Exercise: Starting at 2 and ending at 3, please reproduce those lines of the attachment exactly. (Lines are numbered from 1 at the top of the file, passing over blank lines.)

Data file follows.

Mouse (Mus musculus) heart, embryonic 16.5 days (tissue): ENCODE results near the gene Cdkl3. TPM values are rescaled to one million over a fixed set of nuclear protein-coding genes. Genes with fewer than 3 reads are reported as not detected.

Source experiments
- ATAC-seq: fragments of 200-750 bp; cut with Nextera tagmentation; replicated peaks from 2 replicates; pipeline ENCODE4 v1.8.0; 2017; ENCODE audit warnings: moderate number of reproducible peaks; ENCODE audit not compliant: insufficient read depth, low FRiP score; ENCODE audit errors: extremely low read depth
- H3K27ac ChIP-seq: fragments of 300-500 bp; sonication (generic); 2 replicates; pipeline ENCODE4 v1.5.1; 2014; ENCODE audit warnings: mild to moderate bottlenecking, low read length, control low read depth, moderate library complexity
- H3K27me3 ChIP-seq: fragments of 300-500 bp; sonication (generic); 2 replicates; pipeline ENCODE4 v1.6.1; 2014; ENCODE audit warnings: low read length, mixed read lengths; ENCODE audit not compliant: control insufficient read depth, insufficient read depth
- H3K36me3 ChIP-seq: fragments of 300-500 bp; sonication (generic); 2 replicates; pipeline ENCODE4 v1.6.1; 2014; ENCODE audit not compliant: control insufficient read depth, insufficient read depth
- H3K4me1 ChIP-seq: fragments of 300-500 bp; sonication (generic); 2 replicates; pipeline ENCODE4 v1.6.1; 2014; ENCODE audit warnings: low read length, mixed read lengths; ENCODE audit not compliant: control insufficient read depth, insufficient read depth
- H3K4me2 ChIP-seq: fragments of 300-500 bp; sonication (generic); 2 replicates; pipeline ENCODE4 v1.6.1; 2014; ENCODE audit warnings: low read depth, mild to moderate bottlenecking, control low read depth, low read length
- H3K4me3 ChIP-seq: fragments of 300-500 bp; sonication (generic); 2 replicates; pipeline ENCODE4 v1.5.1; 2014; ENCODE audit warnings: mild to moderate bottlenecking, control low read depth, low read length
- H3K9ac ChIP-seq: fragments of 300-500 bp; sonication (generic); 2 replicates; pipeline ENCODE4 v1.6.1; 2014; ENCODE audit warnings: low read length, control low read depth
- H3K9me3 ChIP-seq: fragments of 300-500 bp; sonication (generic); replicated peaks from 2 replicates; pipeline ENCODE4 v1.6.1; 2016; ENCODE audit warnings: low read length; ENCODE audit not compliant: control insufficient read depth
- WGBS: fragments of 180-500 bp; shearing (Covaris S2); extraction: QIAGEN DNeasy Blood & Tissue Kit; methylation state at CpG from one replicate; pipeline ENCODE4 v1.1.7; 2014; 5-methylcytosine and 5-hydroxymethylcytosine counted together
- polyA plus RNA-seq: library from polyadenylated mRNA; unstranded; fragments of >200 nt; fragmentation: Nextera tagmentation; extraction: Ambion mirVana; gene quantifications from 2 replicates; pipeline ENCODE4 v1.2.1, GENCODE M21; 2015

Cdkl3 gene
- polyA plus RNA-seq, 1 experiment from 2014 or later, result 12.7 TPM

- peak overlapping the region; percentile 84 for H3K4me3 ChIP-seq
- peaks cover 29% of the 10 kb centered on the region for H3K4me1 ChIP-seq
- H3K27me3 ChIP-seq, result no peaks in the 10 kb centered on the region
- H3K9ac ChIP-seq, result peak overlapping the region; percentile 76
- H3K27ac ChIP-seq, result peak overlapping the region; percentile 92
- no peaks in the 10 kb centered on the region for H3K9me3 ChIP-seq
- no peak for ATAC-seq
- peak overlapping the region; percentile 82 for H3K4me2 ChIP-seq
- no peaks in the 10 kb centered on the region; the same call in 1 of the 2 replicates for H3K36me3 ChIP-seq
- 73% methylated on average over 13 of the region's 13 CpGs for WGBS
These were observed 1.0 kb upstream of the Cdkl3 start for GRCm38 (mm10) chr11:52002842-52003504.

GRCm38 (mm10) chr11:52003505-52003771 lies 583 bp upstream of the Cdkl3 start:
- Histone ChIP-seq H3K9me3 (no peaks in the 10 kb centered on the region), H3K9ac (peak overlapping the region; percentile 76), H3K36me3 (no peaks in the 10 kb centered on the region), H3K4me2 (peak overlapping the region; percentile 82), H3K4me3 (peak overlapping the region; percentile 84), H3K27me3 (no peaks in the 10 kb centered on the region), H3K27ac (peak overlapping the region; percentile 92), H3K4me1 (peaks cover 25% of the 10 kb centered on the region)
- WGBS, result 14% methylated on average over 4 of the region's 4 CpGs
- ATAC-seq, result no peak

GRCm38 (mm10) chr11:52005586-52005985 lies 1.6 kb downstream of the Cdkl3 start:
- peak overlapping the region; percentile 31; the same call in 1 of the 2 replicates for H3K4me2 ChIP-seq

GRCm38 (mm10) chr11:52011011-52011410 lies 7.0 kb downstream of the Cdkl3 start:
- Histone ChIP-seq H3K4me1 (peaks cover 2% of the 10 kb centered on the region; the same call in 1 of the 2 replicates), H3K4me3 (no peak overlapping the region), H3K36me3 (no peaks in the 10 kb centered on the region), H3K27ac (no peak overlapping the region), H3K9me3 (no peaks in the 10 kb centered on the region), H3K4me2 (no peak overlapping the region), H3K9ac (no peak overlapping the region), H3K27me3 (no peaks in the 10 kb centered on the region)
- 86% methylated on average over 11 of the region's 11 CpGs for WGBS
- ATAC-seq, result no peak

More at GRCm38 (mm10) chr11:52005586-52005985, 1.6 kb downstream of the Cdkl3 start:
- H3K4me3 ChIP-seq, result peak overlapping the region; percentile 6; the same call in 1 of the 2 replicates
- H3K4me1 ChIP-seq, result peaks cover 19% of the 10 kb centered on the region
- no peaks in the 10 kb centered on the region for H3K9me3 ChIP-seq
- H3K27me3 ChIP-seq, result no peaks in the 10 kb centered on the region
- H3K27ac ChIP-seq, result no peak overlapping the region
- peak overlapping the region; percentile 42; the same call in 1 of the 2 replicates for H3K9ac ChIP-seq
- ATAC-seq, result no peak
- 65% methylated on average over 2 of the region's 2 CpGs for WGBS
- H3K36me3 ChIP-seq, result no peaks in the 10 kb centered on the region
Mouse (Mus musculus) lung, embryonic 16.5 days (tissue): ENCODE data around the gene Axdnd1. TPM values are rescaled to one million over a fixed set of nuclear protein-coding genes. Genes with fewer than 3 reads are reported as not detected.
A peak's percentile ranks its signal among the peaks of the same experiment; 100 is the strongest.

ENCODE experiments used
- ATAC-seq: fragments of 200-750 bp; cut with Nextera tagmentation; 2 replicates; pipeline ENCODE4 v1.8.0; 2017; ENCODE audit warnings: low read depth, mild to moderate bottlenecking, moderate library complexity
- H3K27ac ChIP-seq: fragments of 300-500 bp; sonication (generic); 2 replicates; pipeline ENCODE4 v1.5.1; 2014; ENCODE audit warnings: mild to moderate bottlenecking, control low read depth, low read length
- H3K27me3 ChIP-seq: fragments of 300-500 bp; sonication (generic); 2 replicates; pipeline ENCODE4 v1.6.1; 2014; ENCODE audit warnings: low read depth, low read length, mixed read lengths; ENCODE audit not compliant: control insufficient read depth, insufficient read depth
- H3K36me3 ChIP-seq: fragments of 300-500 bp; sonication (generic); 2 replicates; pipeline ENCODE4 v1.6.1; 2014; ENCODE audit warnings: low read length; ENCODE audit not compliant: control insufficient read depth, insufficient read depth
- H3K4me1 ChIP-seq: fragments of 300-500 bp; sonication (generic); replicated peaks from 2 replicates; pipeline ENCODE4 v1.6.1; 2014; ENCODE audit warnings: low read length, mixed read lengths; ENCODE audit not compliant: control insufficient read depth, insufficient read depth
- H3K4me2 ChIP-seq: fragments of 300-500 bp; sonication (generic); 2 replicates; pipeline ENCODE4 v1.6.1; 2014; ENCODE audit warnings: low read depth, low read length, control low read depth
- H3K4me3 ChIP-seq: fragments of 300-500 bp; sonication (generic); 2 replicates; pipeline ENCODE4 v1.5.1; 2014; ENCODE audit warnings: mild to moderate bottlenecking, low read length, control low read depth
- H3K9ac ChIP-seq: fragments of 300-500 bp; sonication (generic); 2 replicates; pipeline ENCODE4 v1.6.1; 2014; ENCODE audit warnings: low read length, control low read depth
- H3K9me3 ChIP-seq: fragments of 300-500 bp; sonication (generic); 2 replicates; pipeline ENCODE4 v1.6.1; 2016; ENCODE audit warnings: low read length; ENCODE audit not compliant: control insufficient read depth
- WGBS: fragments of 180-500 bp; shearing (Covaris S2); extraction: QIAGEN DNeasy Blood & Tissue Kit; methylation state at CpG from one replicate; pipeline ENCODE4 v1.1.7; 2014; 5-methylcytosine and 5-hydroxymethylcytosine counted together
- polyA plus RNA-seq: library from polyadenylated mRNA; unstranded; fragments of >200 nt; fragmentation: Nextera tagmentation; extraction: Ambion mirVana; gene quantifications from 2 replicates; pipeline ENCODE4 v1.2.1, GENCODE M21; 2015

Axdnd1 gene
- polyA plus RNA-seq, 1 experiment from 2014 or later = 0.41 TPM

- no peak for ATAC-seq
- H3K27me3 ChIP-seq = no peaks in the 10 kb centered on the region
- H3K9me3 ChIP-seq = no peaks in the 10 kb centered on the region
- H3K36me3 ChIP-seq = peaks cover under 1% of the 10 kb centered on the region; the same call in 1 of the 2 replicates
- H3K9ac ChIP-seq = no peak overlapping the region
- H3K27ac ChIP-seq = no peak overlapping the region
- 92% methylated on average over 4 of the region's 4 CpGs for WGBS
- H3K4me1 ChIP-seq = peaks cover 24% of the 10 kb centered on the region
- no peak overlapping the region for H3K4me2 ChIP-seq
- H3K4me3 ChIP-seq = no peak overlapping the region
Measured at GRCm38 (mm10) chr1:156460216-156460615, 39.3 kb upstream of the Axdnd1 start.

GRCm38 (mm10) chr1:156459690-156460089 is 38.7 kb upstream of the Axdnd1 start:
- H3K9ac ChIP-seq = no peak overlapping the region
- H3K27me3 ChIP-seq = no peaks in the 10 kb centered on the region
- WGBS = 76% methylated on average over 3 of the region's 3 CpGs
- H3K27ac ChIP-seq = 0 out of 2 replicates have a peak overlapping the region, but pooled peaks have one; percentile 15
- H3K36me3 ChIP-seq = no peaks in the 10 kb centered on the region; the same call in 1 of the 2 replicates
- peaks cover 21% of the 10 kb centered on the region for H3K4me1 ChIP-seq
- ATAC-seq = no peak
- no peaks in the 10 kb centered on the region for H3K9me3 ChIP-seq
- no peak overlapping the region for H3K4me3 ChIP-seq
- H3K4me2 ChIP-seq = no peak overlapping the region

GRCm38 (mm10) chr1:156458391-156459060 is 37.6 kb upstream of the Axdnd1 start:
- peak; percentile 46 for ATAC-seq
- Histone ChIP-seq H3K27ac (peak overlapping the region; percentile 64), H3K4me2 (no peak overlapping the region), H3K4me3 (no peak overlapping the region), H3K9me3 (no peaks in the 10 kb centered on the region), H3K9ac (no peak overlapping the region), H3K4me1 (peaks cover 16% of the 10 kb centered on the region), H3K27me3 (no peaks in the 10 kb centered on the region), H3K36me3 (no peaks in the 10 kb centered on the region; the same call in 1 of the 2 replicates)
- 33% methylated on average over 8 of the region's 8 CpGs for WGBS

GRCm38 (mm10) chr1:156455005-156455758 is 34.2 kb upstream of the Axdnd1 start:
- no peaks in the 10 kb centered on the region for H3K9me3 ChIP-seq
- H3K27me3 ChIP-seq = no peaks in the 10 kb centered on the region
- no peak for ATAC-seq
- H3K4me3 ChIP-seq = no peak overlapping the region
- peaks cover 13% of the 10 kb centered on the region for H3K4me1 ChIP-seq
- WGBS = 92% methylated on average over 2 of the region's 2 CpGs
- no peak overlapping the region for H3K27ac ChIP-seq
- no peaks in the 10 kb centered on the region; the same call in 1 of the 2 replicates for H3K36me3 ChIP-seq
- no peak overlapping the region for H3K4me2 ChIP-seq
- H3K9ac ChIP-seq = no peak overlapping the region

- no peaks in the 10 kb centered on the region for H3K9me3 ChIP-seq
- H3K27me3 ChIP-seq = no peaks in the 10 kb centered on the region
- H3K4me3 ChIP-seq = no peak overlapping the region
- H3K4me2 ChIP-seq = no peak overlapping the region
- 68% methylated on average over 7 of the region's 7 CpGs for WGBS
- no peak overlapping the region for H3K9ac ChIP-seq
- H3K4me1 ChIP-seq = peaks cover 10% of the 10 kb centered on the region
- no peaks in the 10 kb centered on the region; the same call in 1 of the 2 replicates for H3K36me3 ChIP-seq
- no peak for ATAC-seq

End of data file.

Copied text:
Source experiments
- ATAC-seq: fragments of 200-750 bp; cut with Nextera tagmentation; replicated peaks from 2 replicates; pipeline ENCODE4 v1.8.0; 2017; ENCODE audit warnings: moderate number of reproducible peaks; ENCODE audit not compliant: insufficient read depth, low FRiP score; ENCODE audit errors: extremely low read depth